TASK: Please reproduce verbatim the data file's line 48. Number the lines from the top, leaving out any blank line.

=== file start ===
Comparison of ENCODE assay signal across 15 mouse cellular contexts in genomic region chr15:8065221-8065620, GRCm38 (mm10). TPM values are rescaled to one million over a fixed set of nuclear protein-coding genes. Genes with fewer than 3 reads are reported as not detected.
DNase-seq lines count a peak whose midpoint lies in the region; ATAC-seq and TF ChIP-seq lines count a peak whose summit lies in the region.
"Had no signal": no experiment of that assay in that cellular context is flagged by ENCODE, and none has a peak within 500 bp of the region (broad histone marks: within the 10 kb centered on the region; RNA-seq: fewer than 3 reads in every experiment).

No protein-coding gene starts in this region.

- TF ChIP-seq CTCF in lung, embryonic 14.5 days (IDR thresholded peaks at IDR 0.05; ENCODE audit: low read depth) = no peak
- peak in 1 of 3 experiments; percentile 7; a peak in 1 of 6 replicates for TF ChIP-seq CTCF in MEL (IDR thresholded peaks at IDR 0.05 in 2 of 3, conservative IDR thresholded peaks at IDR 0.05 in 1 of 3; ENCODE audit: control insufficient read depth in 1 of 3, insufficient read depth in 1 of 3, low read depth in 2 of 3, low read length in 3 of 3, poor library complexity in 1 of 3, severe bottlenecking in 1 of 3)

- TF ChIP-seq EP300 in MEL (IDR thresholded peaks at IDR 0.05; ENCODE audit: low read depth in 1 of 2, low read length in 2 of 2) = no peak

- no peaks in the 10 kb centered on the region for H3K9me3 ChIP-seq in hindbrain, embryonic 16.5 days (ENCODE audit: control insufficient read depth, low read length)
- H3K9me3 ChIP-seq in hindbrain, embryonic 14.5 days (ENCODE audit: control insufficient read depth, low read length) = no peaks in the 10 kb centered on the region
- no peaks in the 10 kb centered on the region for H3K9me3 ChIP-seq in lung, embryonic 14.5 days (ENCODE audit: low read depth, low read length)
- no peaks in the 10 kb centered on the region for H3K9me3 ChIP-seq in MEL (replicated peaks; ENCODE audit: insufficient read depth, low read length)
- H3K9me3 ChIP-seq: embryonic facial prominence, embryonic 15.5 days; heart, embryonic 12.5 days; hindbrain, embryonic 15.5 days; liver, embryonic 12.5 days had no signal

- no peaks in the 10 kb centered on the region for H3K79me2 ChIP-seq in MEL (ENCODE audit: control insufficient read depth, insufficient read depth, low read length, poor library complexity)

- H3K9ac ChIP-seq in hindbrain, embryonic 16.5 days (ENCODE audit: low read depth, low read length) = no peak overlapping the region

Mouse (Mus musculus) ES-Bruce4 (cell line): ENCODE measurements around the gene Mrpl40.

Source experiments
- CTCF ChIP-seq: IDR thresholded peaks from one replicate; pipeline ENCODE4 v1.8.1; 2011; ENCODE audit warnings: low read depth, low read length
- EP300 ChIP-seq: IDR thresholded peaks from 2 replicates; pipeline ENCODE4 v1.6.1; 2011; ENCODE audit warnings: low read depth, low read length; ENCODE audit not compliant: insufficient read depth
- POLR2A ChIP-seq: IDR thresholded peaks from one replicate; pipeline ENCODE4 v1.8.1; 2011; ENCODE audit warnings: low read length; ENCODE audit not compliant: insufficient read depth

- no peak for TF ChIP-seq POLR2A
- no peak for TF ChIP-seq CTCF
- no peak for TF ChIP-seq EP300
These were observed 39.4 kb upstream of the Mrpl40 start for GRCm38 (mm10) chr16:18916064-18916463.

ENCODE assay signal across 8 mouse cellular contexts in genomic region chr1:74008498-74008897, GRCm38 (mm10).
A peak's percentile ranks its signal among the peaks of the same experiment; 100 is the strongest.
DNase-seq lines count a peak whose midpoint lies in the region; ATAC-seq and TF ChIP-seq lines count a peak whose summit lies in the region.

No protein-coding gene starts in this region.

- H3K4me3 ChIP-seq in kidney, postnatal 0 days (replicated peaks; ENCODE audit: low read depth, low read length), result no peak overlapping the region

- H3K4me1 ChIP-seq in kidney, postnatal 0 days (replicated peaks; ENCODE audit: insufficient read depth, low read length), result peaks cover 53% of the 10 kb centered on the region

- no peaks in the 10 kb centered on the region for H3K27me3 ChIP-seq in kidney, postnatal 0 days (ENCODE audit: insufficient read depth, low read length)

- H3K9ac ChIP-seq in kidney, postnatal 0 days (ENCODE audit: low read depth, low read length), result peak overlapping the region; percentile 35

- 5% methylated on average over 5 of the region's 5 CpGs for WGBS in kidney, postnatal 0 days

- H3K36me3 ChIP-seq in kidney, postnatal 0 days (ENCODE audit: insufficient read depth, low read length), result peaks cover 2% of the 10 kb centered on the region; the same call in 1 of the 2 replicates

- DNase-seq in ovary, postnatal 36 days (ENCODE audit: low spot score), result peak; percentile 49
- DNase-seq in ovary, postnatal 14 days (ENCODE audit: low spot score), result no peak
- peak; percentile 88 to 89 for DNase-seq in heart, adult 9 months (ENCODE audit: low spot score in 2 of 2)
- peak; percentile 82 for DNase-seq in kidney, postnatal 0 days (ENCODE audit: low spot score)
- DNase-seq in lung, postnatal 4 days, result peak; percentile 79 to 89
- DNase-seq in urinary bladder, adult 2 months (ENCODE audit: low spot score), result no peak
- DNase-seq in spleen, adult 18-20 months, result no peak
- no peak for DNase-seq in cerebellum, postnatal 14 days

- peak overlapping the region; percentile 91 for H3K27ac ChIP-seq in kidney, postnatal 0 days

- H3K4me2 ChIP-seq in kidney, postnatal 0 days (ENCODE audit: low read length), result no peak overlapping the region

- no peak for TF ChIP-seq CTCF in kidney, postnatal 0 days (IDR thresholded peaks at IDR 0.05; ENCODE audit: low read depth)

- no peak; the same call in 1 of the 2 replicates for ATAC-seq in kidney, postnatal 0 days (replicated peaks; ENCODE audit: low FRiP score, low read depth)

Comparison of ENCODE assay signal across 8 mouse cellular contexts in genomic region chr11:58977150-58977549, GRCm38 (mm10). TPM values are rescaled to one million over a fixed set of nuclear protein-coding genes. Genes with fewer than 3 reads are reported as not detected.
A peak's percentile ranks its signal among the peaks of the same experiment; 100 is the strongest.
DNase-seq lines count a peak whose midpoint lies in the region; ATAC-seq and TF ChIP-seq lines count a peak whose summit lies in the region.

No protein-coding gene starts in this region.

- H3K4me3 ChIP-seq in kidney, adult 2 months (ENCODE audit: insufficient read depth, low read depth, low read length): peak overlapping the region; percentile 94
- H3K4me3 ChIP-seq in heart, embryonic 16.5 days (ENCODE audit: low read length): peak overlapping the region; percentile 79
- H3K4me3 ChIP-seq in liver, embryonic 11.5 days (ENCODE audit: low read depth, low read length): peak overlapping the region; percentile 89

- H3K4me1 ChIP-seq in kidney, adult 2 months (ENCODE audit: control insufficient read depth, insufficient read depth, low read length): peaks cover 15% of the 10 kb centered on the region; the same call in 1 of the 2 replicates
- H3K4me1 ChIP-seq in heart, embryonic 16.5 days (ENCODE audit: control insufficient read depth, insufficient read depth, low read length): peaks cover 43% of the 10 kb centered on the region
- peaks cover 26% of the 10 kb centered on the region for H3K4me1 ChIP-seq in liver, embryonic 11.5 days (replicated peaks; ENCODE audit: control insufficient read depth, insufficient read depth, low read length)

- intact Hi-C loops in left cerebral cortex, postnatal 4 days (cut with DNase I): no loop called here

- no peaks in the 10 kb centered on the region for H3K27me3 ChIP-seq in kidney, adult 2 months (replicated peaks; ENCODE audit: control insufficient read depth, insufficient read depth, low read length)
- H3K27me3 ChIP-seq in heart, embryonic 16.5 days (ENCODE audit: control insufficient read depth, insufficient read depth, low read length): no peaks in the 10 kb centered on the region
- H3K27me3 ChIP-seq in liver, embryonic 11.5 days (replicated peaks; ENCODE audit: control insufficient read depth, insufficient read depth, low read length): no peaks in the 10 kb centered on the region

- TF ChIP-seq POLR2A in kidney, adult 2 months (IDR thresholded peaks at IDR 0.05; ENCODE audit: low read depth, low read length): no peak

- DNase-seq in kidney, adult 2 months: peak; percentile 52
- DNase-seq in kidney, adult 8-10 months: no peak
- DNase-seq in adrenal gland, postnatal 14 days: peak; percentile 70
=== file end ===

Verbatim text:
DNase-seq lines count a peak whose midpoint lies in the region; ATAC-seq and TF ChIP-seq lines count a peak whose summit lies in the region.